Smart Takes

China in the wind power driver's seat

China in the wind power driver's seat

Posting in Energy

China is the world's largest wind power market, according to the Department of Energy. And research firm iSuppli expects China to stay No. 1 for a good time to come courtesy of government support.

China is the world's largest wind power market, according to the Department of Energy. And research firm iSuppli expects China to stay No. 1 for a good time to come courtesy of government support.

Now the U.S. isn't chump change when it comes to wind power. About 10 gigawatts of capacity was added in the U.S. with $21 billion invested in 2009. Capacity jumped 40 percent in 2009. Indeed, wind power contributed 39 percent of all new energy in the U.S., down from 44 percent in 2008.

However, China is the big dog on wind power. According to the Department of Energy report via Popular Mechanics:

The United States Continued to Lead the World in Cumulative Wind Power Capacity, but Was Overtaken by China in Annual Additions. After four years of leading the world in annual wind power capacity additions, the United States dropped to second place in 2009, capturing roughly 26% of the worldwide market (behind China’s 36% market share). At the end of 2009, cumulative wind power capacity in the United States stood at more than 35,000 MW, ahead of China’s 25,853 MW and Germany’s 25,813 MW. Several countries are beginning to achieve relatively high levels of wind energy penetration in their electricity grids: end-of-2009 wind power capacity is projected to supply the equivalent of roughly 20% of Denmark’s electricity demand, 14% of Spain’s and Portugal’s, 11% of Ireland’s, and 8% of Germany’s. In the United States, the cumulative wind power capacity installed at the end of 2009 would, in an average year, be able to supply roughly 2.5% of the nation’s electricity consumption.

Here are the rankings:

Overall, there were a lot of positive takeaways from the Department of Energy report. Perhaps the largest one is that the U.S. is increasingly sourcing wind power equipment domestically. Imports of wind turbines and components fell to $4.2 billion in 2009, down from $5.4 billion.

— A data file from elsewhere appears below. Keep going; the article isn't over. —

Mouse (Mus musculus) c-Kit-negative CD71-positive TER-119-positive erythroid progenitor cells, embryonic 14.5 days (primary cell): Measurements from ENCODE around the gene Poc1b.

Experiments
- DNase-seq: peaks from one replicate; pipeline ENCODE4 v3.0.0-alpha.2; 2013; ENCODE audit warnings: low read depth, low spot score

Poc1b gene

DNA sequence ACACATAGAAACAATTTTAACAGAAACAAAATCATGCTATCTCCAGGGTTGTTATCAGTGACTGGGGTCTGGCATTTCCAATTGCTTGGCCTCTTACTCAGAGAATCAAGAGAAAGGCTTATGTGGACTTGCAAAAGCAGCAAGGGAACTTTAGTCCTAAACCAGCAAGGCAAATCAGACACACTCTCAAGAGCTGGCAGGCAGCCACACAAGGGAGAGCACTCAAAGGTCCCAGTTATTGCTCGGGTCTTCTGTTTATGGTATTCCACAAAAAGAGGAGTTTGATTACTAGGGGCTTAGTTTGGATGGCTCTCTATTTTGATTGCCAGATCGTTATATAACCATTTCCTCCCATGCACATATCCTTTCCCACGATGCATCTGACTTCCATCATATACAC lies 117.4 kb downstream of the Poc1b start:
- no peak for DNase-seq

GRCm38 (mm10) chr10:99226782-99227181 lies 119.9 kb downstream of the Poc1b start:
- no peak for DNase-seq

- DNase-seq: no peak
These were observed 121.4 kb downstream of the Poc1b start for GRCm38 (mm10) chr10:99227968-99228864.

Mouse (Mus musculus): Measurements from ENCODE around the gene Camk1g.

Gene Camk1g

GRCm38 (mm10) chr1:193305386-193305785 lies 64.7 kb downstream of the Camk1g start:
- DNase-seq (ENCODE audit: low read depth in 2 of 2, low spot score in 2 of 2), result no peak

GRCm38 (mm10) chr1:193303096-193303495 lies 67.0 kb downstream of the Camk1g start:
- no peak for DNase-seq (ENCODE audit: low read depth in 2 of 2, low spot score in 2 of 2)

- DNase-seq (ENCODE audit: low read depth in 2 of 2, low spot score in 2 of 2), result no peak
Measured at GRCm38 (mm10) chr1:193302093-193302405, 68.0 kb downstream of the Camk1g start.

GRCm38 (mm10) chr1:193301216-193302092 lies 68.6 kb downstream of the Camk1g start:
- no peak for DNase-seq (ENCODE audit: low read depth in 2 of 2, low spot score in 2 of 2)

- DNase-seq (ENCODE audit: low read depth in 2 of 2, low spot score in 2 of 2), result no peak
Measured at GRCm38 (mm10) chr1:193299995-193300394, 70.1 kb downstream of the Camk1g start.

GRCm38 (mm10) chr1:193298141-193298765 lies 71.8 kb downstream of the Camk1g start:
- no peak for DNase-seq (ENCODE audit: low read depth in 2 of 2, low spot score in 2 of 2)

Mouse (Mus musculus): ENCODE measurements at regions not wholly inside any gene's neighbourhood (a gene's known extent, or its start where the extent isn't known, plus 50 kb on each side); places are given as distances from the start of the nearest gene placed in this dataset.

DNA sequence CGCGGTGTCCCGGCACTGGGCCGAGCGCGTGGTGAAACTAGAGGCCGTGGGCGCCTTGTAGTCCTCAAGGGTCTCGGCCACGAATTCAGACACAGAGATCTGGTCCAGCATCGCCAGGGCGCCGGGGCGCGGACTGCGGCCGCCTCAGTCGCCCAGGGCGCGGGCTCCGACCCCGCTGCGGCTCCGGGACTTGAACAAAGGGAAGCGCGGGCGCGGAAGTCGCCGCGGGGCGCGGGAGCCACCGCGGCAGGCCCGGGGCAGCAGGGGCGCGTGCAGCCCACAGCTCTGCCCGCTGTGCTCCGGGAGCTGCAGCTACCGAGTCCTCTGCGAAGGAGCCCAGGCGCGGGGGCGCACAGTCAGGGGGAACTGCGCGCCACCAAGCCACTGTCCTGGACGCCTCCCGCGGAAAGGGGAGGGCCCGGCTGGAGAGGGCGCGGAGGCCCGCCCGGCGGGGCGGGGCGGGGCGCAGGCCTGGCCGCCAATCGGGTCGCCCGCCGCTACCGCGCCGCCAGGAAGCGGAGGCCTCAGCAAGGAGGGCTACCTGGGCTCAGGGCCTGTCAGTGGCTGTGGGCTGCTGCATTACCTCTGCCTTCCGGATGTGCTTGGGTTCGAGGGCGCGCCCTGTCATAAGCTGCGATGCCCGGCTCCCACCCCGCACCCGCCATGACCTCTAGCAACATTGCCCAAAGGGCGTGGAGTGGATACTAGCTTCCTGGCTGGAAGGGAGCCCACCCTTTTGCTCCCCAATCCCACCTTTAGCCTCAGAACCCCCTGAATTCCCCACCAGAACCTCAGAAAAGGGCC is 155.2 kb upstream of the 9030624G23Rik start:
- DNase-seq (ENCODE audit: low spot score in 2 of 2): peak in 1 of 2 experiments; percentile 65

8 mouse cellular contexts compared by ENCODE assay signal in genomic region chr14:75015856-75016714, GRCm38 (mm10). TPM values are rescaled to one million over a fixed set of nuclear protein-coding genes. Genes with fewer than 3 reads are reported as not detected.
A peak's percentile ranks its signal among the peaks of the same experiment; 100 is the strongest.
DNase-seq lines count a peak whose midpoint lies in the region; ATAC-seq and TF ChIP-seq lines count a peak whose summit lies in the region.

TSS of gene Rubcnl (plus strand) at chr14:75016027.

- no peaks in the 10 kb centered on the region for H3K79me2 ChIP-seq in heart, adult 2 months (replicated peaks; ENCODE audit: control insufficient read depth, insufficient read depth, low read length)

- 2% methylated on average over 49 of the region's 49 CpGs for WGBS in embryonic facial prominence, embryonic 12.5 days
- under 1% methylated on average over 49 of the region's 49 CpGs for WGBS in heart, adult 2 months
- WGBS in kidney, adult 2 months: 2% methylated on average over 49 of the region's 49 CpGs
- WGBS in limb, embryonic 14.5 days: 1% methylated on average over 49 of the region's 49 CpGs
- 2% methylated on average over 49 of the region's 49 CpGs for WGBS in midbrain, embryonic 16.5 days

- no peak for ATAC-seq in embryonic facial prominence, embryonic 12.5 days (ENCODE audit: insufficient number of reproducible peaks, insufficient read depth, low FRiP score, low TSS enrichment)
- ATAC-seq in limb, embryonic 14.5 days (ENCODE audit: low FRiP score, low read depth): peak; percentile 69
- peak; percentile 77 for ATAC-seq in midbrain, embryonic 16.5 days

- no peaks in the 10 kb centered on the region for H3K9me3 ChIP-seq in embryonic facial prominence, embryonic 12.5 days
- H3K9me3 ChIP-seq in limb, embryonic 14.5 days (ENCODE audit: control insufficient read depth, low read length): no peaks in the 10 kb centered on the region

And there are a bevy of wind projects underway in the U.S.

Add it up though and you have a scenario where China is poised to lead in the adoption of green technology both as a user and manufacturer. iSuppli said in a report that Chinese government policies are sparking a boom. According to iSuppli analyst Isaac Wang:

Thanks to assiduous government support, the China markets for wind power and photovoltaic solar energy— two major green industries in the country—climbed to new highs in 2009, the latest year for which statistics are available. Overall, the newly energized green initiatives come in the wake of a pledge from Beijing, announced in December 2009 at the Copenhagen World Climate Conference in Denmark, to cut China’s carbon emissions in 2020 by about 45 percent from their 2005 levels. To achieve the target, China has indicated willingness to reduce reliance on noxious coal sources while also bolstering its fledgling renewable energy industries in order to produce cleaner power.

Meanwhile, China is also pushing the use of locally manufactured wind turbines. Local turbines account for 76 percent of new orders.

Similar subsidies are on deck for solar power. iSuppli said China is the largest solar cell manufacturer as well as top exporter. China has stimulus programs for solar, but is likely to plan larger subsidies in the years to come.

Also see:

Popular Mechanics on China wind power and Fast Company

And more on wind power:


Share this

Larry Dignan


Editor-in-Chief Larry Dignan is editor-in-chief of SmartPlanet and ZDNet. He is also editorial director of TechRepublic. Previously, he was an editor at eWeek, Baseline and CNET News. He has written for, Inter@ctive Week, New York Times and Financial Planning. He holds degrees from the Columbia University Graduate School of Journalism and the University of Delaware. He is based in New York but resides in Pennsylvania. Follow him on Twitter. Disclosure